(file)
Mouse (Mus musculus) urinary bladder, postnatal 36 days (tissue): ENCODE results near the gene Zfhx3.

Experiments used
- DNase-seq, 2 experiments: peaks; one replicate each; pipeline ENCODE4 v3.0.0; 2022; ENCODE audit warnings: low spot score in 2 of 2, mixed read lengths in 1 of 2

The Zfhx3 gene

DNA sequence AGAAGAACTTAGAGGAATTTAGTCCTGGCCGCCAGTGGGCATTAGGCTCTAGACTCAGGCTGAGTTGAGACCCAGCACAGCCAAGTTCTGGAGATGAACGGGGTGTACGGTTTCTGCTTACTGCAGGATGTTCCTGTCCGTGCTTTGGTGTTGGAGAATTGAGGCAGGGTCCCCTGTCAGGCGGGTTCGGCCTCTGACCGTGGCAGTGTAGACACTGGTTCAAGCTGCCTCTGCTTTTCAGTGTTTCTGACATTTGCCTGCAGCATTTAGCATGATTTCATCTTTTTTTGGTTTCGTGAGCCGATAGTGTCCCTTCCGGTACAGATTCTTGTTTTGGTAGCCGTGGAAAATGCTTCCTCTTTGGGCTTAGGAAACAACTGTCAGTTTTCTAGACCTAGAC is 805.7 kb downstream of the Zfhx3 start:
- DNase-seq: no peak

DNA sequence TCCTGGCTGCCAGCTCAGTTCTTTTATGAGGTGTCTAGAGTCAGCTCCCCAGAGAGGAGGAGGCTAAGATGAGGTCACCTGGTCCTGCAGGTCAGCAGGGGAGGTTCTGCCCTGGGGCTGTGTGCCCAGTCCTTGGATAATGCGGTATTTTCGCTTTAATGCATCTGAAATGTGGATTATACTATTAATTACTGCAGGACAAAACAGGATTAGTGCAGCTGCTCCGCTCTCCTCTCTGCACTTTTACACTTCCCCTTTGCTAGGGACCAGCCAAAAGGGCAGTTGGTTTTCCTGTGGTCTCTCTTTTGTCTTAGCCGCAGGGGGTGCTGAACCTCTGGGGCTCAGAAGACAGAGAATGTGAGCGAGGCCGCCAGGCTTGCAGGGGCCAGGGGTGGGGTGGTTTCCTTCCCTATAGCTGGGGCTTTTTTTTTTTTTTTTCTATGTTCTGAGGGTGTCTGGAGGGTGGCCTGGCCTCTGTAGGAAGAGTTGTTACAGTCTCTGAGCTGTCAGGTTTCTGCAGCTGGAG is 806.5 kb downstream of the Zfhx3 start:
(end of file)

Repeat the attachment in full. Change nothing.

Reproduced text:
Mouse (Mus musculus) urinary bladder, postnatal 36 days (tissue): ENCODE results near the gene Zfhx3.

Experiments used
- DNase-seq, 2 experiments: peaks; one replicate each; pipeline ENCODE4 v3.0.0; 2022; ENCODE audit warnings: low spot score in 2 of 2, mixed read lengths in 1 of 2

The Zfhx3 gene

DNA sequence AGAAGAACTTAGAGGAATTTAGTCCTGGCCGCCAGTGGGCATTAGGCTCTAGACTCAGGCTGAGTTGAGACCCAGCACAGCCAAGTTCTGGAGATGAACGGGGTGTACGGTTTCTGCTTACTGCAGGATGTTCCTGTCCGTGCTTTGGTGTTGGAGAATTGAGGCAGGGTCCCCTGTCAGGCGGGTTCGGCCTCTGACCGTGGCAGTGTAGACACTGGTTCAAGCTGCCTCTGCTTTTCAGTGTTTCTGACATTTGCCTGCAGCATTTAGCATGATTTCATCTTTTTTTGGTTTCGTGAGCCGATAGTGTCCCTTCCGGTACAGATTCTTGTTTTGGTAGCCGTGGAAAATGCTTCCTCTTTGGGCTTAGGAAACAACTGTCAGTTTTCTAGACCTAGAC is 805.7 kb downstream of the Zfhx3 start:
- DNase-seq: no peak

DNA sequence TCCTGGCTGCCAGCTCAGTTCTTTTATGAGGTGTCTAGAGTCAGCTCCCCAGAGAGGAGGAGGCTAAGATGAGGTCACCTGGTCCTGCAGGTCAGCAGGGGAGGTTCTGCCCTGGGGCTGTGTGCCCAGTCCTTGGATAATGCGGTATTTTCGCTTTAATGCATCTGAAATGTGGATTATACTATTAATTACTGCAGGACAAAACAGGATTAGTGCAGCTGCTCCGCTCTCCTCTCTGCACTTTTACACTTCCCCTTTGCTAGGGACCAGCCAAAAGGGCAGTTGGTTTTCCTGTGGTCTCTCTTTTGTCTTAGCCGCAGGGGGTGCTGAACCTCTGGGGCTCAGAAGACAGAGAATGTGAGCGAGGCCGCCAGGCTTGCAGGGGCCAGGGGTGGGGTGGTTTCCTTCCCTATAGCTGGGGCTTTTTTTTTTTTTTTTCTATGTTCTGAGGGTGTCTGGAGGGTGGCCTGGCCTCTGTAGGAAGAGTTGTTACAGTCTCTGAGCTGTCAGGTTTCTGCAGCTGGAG is 806.5 kb downstream of the Zfhx3 start: